Query will likely become the dominant language for querying data from most data sources. Although designed for querying XML data, you can use XQuery to tie together data from multiple data sources. In that respect it is much more powerful than SQL, which will slowly but surely be replaced as the main query language.
You may think I’m making a pretty bold statement here considering the current dominance of SQL with its many dialects, and the fact that XQuery has yet to become a W3 Consortium (W3C) Recommendation. However, there are already several implementations based on working drafts, including one by Microsoft included in the .NET Framework. These implementations show the enormous power of XQuery. But what is XQuery exactly?
XML Query, XQuery for short, is a new query language currently under development by the W3C. It is designed to query XML documents using a SQL-like syntax. XQuery’s capabilities go far beyond SQL however, because XML (and thus XQuery) isn’t bound to the rigid structure of tables and relations. XML can represent a large number of data models. Furthermore an XQuery query can return data from multiple documents in different locations. XSLT has similar capabilities, but many IT people will find XQuery much easier to understand, particularly database administrators familiar with SQL.
You can use XQuery to extract an XML document from a physical or virtual representation of XML data. An example of the latter is SQLXML (provided in Microsoft SQL Server 2000), which enables you to extract data from a SQL Server database formatted as XML using the HTTP protocol. Any system that exposes XML over HTTP is a potential source of data for XQuery. XQuery’s designers hope that XQuery can act as a unified query language for any data store, including XML files, XML databases, and non-XML data stores. With the proliferation of loosely coupled systems and data coming from half way across the globe, performance of multi-document queries is going to be an issue, particularly if you only need a small amount of data from a large document. Future versions of XQuery may alleviate this problem by distributing a query over the queried systems.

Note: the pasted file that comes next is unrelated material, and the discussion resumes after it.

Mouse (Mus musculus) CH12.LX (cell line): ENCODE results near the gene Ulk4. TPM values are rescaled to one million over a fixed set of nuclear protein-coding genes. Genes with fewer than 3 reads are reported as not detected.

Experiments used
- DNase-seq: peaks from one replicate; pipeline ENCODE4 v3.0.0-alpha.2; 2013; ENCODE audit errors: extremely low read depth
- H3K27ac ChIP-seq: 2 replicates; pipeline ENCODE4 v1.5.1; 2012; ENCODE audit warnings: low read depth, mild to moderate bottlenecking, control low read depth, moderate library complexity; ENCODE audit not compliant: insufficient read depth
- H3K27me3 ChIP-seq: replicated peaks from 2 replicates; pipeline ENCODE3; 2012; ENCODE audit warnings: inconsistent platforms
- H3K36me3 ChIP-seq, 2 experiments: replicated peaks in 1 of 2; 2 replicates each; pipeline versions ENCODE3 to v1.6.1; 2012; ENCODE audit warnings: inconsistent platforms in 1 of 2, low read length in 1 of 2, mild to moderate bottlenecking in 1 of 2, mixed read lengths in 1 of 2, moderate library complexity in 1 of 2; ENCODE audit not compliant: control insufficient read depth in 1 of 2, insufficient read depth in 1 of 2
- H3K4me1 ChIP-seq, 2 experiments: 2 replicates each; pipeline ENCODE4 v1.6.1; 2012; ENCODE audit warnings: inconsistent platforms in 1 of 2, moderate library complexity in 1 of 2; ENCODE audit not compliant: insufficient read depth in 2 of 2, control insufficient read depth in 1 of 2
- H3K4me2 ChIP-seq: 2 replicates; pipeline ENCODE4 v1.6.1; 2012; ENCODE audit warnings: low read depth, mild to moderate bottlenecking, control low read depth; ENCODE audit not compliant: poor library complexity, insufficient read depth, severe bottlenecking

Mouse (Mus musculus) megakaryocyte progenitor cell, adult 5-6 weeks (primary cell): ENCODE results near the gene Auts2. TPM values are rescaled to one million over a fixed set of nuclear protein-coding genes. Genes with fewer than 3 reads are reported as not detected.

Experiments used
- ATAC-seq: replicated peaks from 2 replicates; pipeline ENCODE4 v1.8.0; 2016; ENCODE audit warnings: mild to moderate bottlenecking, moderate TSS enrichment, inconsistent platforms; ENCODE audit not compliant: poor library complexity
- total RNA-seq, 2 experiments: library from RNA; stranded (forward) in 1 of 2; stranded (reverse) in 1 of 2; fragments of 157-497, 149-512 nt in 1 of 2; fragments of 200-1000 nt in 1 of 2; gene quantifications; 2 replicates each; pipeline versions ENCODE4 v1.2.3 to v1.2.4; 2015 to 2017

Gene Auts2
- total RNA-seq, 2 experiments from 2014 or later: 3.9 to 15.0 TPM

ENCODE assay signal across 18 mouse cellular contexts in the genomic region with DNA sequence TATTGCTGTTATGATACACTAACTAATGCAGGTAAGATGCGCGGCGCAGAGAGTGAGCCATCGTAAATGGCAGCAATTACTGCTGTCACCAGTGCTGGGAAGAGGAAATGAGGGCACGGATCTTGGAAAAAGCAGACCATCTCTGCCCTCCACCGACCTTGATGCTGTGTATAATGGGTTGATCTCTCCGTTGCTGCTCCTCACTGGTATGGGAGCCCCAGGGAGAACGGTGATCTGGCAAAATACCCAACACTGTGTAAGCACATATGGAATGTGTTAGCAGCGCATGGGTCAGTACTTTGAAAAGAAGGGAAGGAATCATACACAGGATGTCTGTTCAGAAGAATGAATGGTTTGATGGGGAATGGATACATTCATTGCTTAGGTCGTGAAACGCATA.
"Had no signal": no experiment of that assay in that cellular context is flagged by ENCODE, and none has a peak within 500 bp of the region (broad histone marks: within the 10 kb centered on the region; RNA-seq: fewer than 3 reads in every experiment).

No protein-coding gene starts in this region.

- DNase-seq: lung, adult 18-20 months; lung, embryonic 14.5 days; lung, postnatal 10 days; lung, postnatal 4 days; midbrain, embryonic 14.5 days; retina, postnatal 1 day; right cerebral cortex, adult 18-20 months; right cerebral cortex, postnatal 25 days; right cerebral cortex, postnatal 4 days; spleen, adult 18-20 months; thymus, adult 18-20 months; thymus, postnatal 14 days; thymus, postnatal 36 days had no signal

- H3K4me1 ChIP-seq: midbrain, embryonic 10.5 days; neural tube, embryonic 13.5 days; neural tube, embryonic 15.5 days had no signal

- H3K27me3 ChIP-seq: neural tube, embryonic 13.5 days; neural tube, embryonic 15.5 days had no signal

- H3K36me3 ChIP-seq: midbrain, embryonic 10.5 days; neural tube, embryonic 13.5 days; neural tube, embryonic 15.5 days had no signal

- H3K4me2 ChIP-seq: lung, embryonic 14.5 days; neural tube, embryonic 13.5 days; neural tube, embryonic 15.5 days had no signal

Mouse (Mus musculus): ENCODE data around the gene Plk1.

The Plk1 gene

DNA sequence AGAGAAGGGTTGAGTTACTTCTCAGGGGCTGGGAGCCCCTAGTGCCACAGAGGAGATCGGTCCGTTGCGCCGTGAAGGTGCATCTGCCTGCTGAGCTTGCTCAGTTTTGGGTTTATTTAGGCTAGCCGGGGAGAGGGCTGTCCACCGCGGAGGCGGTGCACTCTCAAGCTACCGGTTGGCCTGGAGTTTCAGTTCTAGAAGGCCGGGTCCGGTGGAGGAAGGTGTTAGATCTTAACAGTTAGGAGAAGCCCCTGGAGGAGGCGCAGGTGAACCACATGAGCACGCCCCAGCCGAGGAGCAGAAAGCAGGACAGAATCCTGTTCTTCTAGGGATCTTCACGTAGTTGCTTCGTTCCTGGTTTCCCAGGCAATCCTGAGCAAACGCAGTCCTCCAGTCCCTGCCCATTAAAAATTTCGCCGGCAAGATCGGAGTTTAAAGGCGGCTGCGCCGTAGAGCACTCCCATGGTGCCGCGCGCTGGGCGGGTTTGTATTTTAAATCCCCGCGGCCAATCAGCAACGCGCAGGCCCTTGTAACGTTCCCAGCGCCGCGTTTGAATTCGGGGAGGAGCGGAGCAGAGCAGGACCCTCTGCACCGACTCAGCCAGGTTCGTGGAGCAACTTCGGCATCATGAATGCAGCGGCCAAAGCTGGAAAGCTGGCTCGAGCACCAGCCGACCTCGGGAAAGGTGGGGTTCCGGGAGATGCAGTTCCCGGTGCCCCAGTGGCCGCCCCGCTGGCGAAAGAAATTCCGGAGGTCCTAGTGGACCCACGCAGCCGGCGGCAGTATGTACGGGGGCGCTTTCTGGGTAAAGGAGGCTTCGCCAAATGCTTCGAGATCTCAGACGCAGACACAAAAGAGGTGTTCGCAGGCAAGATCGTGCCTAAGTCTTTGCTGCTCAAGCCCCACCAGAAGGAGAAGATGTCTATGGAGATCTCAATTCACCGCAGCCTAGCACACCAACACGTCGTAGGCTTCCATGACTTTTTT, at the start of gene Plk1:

Although XQuery is still a working draft it already has broad support. There are several applications providing the ability to query using XQuery. Microsoft has already hinted that the next release of SQL Server (codename Yukon) will provide support for XQuery as well, and both IBM and Oracle will likely offer some kind of XQuery support once XQuery attains W3C Recommendation status.
XQuery uses four main keywords to create query expressions: FOR, LET, WHERE, and RETURN. These keywords are commonly used in conjunction to query data and create a result. People familiar with XQuery who build an expression using these keywords refer to this as a FLWR-expression (or FLoWeR-expression). In technical terms, these expressions are element constructors?you use them to construct (sequences of) elements. Let’s start with a simple expression to show you how this works.
FOR $d IN document("menu.xml")//dish RETURN
Note that the expression above is itself not well-formed, and thus is not XML. Most W3C standards that deal with XML are usually specified in XML format (XSLT, for example). XQuery represents a departure from this standard. The W3C choose to abandon the need for XQuery to be XML in favor of a simplified model. When you apply the expression above to menu.xml shown in Listing 1, it yields the following result:
Crab Cakes Jumbo Prawns Ceasar Salad Grilled Salmon Linguini al Pesto Rack of Lamb Dame Blanche Sorbet Banana Split
The above result is a sequence of nodes, and as such is not well-formed XML (it has no root element). Hence both the query and the result need not necessarily be XML. A sequence is ordered, so unlike SQL which is set-based, all data returned has a specific order. Returned data can be in the order in which the nodes appear in the source document (document order), but you can also manipulate the order. So how did the data actually get retrieved?
First, the document() function opens the menu.xml file and the XPath expression //dish retrieves all dish nodes in the source document. Second, the FOR keyword iterates through the sequence and assigns a node to the $d variable with each iteration. The expression uses RETURN to build a result for each of the nodes based on the $d variable. In this case, all the RETURN statement does is create a dish element with the text from the original dish element. The curly braces make sure that the XPath expression is evaluated to give a result instead of just showing it as is in the result. The result is very similar to a SQL SELECT query on a simple table. Before we break out of that similarity, let’s look at how you can refine the query to select only certain elements by adding WHERE to the mix.